Verbatim theatre: Porte Parole’s “Seeds”

Certainly a project that takes the performance of the real on stage as its primary point of departure must be interested in verbatim theatre. (Verbatim theatre refers to the practice of using real world speech — usually gathered from interviews, court transcripts, or other oral or print sources. These words are then delivered “verbatim” by the actors performing the roles of the original speakers. The Laramie Project by Moises Kaufman and Tectonic Theater Project is perhaps the best-known contemporary example of the genre.) So my interest then is in the interplay between real words which are delivered inside a fictional context. How does the necessarily fictionalizing frame of theatre impact the reality status of actual- world elements presented in that frame?

Thursday, I had the opportunity to see Seeds by Annabel Soutar her company Porte Parole at the FTA. I can already see that this play will provide a rich example of the genre. Some points of interest:

In the case of Seeds, playwright Annabel Soutar inserts herself into the performance (represented by actor Liisa Repo-Martell). This strategy opens up an additional perspective in terms of the play’s reality as we not only hear the verbatim text but we are witness to Annabel’s interviews, to her encounters with her subjects. We hear her questions as well as the answers she receives. The real-world process of making verbatim theatre is interwoven with the results of that process.  Another result of this strategy is that we are also witness to Annabel’s uncertainty — and her doubts become ours, keeping conclusions at bay.

When I get a chance to return to Seeds in more depth, (hopefully with a script in hand) I will want to consider the dramaturgical choices, looking specifically at how the verbatim text has been managed in the transition from life to art. How are the original speeches arranged in the interests of narrative? Typically “real elements” draw our interest as an attractive gimmick. What I want to do is to get beyond the gimmick of the real, to consider plays of this kind on their dramaturgical qualities looking at structure, repeated images, extra-textual references, narrative patterns, etc.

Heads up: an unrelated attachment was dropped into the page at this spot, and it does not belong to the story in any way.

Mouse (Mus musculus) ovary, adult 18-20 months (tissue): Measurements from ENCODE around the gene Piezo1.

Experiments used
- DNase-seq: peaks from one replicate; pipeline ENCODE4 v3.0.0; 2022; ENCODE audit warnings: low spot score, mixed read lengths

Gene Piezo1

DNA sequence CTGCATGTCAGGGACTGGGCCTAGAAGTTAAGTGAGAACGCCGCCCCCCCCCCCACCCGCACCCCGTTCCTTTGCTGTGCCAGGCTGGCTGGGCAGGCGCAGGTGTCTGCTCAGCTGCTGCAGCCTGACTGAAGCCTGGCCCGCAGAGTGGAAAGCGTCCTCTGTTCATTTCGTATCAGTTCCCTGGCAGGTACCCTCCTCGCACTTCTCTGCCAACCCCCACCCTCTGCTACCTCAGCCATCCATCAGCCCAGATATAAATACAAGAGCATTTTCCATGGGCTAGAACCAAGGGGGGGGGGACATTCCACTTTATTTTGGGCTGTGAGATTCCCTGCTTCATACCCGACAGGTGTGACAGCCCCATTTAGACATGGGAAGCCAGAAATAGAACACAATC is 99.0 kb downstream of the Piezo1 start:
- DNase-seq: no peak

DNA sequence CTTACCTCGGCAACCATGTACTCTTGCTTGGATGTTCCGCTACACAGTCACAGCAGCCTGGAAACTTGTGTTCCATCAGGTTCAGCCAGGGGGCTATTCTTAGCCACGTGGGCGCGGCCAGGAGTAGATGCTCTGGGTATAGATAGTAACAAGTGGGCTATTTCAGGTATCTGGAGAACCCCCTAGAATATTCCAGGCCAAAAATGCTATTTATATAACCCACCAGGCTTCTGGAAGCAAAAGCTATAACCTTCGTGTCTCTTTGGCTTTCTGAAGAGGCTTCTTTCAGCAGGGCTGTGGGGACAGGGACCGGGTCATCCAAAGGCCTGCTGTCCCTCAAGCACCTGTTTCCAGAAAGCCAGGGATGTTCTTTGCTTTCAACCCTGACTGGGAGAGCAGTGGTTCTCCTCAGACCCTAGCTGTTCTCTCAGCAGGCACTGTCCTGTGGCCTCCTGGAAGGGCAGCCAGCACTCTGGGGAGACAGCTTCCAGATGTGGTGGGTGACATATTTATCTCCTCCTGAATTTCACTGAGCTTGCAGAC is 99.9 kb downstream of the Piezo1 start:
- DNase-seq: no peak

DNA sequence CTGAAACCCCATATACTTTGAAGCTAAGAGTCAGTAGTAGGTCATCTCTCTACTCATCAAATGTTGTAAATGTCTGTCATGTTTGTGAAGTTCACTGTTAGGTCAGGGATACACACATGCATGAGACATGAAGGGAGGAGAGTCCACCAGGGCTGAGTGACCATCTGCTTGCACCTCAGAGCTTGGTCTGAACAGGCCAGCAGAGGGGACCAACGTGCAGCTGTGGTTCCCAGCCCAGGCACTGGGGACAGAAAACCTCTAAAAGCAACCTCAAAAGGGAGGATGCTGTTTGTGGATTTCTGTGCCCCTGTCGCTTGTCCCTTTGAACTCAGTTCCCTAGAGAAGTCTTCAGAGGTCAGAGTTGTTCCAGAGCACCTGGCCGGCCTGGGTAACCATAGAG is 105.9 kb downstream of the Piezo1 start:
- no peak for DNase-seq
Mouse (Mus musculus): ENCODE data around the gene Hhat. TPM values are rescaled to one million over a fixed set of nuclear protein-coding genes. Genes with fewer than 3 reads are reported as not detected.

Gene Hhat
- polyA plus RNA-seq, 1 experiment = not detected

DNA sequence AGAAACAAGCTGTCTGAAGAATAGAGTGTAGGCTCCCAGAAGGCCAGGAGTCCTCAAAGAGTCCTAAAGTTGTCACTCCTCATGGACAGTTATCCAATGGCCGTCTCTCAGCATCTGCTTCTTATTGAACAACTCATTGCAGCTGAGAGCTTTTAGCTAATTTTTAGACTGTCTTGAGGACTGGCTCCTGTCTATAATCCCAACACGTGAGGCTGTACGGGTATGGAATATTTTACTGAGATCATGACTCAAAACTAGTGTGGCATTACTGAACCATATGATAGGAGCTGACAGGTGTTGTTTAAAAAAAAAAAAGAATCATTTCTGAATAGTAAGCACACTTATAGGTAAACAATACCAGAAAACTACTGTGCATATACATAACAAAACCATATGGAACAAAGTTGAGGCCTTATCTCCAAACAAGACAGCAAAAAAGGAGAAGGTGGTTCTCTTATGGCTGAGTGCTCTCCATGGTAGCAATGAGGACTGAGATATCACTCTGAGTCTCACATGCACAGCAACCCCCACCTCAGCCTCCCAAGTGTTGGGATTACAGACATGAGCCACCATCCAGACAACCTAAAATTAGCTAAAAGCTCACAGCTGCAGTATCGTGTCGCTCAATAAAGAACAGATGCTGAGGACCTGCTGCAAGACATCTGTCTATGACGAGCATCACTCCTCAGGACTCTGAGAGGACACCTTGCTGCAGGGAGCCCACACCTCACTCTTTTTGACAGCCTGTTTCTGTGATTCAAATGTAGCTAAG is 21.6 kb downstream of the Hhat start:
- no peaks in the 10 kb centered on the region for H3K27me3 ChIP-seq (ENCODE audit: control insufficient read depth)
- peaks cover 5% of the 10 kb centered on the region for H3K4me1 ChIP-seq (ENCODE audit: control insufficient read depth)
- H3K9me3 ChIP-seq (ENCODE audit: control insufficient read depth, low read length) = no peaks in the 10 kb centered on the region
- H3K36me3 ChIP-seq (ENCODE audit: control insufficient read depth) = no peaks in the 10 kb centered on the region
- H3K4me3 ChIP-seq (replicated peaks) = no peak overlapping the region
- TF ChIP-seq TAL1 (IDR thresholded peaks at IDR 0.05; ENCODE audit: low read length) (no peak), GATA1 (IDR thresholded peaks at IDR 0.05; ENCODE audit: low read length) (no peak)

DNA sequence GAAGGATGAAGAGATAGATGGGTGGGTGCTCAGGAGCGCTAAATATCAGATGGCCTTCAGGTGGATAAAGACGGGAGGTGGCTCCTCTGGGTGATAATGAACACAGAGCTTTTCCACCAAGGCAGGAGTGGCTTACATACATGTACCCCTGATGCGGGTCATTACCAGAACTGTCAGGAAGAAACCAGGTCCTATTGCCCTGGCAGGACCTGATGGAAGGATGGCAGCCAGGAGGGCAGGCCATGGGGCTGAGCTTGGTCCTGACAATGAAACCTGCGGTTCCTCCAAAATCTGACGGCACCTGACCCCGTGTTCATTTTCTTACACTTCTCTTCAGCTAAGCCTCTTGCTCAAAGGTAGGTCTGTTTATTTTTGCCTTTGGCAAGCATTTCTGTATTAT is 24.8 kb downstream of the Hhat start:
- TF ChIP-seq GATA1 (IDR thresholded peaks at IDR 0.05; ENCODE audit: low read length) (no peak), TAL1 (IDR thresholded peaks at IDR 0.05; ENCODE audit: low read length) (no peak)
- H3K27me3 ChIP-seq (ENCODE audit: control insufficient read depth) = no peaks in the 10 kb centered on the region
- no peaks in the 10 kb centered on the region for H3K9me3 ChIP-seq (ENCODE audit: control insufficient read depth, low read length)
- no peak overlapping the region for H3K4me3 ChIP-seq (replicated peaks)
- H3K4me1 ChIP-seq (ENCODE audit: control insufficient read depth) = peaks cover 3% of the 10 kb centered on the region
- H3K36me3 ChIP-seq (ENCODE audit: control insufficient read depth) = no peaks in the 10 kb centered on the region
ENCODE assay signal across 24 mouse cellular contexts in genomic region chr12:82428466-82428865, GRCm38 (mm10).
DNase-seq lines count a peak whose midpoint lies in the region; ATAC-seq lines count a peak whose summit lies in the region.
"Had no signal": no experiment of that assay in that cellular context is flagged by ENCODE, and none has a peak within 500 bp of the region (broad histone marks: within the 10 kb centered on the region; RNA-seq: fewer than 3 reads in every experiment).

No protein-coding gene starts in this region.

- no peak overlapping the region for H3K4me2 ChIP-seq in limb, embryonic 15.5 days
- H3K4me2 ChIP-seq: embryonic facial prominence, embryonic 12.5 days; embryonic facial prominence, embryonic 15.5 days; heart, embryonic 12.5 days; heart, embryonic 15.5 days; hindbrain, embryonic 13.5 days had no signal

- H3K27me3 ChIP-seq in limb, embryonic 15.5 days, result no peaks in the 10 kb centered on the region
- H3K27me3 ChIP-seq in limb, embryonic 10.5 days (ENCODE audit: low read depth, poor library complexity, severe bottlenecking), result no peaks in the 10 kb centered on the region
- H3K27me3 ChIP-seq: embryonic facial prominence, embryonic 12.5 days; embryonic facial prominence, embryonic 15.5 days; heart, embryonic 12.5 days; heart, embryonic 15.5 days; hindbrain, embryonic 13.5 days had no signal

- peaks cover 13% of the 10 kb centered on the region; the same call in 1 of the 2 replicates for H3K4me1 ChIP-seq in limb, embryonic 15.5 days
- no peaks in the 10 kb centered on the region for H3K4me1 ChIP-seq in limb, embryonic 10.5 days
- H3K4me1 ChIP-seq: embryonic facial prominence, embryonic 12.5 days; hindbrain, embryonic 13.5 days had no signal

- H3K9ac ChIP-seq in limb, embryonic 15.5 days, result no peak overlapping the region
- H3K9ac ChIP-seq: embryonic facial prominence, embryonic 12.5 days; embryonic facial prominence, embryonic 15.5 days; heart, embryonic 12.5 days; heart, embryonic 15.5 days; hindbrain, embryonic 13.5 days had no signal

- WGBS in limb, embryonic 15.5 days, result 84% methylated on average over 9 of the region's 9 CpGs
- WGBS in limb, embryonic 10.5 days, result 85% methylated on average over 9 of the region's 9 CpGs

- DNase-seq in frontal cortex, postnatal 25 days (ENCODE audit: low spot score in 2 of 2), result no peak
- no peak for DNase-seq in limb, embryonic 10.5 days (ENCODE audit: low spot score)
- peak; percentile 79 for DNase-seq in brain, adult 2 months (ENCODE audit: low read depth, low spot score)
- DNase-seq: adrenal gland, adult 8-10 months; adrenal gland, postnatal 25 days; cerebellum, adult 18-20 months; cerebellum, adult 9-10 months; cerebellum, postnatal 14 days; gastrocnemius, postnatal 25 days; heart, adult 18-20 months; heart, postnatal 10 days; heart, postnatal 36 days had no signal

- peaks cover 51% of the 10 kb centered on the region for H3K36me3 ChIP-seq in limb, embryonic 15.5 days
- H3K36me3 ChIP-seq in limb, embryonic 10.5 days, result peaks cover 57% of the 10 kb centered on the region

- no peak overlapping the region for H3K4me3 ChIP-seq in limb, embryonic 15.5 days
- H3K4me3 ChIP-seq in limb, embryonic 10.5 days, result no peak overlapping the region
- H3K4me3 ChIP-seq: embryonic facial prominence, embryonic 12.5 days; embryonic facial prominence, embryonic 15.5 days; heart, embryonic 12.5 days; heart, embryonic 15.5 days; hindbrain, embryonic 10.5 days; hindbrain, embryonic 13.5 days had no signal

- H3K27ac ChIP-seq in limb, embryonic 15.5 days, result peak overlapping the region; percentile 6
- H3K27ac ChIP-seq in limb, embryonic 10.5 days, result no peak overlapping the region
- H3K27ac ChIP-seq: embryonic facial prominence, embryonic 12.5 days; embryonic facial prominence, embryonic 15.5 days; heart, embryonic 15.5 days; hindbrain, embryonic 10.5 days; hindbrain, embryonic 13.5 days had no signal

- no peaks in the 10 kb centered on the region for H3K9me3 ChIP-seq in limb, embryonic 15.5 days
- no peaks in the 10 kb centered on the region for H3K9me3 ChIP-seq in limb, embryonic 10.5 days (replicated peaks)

An unconnected thought: If we are not told explicitly that the play was a verbatim piece, and that the words have specific real-world sources, this aspect of the play could become invisible to us. The words would be understood as fictional — the imagined creations of the playwright — a play like any other. Significantly this is not true for actual objects on the stage — and here I want to give a “shout out” to the egg that appeared in Seeds. Brandished by one of the actors, quickly cracked into a pan and fried before our eyes (and shown live on the big screen), the reality of the egg need not be declared — and cannot be effaced. The egg is an egg. And we are thrilled (at least I am) when it behaves just like an egg. More on this to come…

 

 

 

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